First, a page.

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Editorial - City must rise from the ashes 

2021-10-08  Staff Reporter

Editorial - City must rise from the ashes 
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We watched with keen interest this week as five prospective candidates for the City of Windhoek CEO position slugged it out during public presentations. 

Although the crucial oral interviews were not publicised, candidates were nevertheless afforded the opportunity to sell themselves to the public and before a competent panel as far as their strategic intent in transforming the city is concerned. 

As expected, the candidates made lofty promises, including interventions on rapid land delivery, proper governance, an effective debt collection plan as well as containing the city’s skyrocketing wage bill. 

All candidates were in agreement that for the city to flourish and work in the best interest of the residents, those within the municipality should differentiate between the roles played by each stakeholder, while organisational channels should be followed. 

There is indeed a massive weight of expectation on whoever would be appointed City of Windhoek CEO, considering it is one of the most sought-after executive positions in the country.   

However, there is much work to be done. 

The city has a potpourri of challenges including a considerable N$1.5 billion wage bill, which continues to put pressure on its limited resources. Salaries and wages make up the bulk of the wage bill at N$785 million, followed by housing allowances at N$268 million, the medical aid fund at N$138 million, and N$137 million for pension contributions.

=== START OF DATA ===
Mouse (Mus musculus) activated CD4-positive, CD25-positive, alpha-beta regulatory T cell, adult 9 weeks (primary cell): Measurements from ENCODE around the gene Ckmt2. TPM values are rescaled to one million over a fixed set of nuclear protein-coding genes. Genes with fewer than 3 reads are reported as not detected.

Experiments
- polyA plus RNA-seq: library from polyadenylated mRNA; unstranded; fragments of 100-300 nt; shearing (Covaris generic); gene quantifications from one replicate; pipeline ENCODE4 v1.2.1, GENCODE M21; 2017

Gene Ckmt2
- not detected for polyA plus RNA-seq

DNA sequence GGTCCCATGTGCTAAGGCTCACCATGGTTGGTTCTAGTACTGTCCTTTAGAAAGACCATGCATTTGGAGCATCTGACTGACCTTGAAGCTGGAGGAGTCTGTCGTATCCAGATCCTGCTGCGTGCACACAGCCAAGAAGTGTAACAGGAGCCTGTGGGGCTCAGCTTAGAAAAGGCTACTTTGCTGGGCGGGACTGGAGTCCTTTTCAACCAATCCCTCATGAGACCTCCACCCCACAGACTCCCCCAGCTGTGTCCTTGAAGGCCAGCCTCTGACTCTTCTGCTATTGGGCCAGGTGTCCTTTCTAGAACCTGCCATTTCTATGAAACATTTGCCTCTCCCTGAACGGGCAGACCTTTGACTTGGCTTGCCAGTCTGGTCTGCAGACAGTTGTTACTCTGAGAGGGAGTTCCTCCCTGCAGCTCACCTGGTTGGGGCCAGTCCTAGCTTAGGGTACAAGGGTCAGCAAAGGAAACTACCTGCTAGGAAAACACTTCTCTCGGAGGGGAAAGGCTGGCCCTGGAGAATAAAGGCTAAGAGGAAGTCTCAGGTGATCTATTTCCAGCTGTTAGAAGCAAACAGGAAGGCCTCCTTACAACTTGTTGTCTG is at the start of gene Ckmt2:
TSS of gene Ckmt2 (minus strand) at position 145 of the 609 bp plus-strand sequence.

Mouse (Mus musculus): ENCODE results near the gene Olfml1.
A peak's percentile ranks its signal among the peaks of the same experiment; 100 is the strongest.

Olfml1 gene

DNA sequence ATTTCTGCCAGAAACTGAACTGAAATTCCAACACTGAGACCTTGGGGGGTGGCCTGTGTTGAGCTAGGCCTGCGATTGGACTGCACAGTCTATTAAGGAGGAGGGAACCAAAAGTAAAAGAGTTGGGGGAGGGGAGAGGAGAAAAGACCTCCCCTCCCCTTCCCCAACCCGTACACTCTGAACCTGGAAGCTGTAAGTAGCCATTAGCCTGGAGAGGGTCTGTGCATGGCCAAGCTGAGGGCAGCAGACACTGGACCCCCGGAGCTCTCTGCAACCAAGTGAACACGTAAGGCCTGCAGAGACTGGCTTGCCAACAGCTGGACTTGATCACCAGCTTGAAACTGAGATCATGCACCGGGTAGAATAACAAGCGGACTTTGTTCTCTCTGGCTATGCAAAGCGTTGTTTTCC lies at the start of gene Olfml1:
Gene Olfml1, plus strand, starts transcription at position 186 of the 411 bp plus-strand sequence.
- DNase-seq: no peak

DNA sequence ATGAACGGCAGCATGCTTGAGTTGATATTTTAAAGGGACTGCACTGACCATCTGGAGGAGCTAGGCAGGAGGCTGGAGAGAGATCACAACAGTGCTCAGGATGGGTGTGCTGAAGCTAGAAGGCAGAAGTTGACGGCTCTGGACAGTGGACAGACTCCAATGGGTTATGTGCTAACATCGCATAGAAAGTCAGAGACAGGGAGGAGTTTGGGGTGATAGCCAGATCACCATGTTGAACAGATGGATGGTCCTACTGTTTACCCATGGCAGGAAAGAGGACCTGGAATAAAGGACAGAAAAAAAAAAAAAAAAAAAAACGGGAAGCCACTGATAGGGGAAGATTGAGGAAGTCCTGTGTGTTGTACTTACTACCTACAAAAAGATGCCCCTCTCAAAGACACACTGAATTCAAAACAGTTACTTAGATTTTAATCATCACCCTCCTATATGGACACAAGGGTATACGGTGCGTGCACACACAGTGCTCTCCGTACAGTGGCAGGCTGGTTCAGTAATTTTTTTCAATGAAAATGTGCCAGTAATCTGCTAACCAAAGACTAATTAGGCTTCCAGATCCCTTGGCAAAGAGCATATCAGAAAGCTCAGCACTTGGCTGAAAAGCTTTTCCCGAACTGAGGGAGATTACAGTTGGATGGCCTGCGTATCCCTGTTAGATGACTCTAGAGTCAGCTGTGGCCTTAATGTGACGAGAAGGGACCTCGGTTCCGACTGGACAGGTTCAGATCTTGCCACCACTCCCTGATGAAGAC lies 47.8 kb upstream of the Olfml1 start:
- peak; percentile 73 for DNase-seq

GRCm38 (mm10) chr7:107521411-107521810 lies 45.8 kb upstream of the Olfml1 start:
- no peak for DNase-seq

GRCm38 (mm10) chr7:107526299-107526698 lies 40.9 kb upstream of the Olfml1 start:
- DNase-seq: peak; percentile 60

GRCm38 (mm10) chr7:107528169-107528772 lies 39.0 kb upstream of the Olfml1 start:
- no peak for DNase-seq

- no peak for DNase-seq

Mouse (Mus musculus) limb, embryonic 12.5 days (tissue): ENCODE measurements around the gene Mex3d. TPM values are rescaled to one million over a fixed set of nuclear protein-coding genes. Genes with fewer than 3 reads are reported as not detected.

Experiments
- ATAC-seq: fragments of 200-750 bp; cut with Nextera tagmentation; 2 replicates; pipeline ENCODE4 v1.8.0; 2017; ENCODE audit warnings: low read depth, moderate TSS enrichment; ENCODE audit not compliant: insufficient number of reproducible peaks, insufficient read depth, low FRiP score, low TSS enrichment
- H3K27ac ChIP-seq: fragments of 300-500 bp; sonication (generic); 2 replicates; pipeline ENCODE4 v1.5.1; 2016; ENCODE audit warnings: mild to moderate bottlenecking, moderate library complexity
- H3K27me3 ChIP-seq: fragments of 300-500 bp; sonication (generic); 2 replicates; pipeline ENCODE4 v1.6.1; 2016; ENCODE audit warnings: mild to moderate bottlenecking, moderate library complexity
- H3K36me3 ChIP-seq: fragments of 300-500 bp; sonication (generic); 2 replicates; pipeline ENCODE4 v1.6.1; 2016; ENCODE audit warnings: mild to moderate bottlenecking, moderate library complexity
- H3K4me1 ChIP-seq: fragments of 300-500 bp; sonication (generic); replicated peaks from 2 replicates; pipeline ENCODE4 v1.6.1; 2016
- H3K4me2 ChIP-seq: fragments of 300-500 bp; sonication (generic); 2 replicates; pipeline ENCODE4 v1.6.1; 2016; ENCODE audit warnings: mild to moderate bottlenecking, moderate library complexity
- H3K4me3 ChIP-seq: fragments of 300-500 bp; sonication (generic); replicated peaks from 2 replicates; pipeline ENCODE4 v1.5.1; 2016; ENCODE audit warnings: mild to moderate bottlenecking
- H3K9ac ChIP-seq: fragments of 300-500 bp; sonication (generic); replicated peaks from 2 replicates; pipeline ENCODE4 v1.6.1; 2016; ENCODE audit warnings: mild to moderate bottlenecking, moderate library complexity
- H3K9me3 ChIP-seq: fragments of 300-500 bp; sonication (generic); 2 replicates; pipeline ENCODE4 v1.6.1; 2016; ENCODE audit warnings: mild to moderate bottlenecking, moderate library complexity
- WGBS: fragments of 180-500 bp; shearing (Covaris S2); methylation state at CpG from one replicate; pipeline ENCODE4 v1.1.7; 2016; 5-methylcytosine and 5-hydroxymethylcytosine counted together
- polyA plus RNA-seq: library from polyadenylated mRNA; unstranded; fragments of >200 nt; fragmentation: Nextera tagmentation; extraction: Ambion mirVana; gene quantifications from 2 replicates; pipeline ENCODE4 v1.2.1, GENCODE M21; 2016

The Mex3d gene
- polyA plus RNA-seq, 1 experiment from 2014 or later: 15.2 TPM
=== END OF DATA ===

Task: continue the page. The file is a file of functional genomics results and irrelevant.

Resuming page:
Commentators as well as insiders have also in the past spoken out about the convoluted decision-making processes, which undermine good corporate governance practices. 

Another challenge, which has reared its ugly head at the city, is the continuous political meddling in administrative and operational affairs by municipal councillors. 

Because of their overwhelming power, councillors have used their influence in the past to push for certain appointments as well as allocate land to their well-connected cronies. 

This has been done at the expense of Namibians who find themselves priced out of the topsy-turvy property market. 

The new regime running the city through a coalition is not holier-than-thou either. Cracks of division and clashes among councillors have already hogged media headlines.

 

The councillors also faced a baptism of fire in the form of illegal land grabbing activities across the city, which has divided council, while mayor Job Amupanda recently demanded fellow coalition partners to operationalise their agreement as a matter of urgency. 

So, apart from rendering the new CEO the necessary support, the city should equally get its house in order and focus on pertinent service delivery issues, including devising a proactive and clear land release strategy as well as ensuring the ambitious smart city concept is realised to the benefit of all stakeholders. 

Windhoek must move to tackle its toxic culture, especially against councillors and senior management, who stand in the way of development. Only time will tell whether the city will be able to rise from the ashes this time around and chart a positive way forward.


2021-10-08  Staff Reporter

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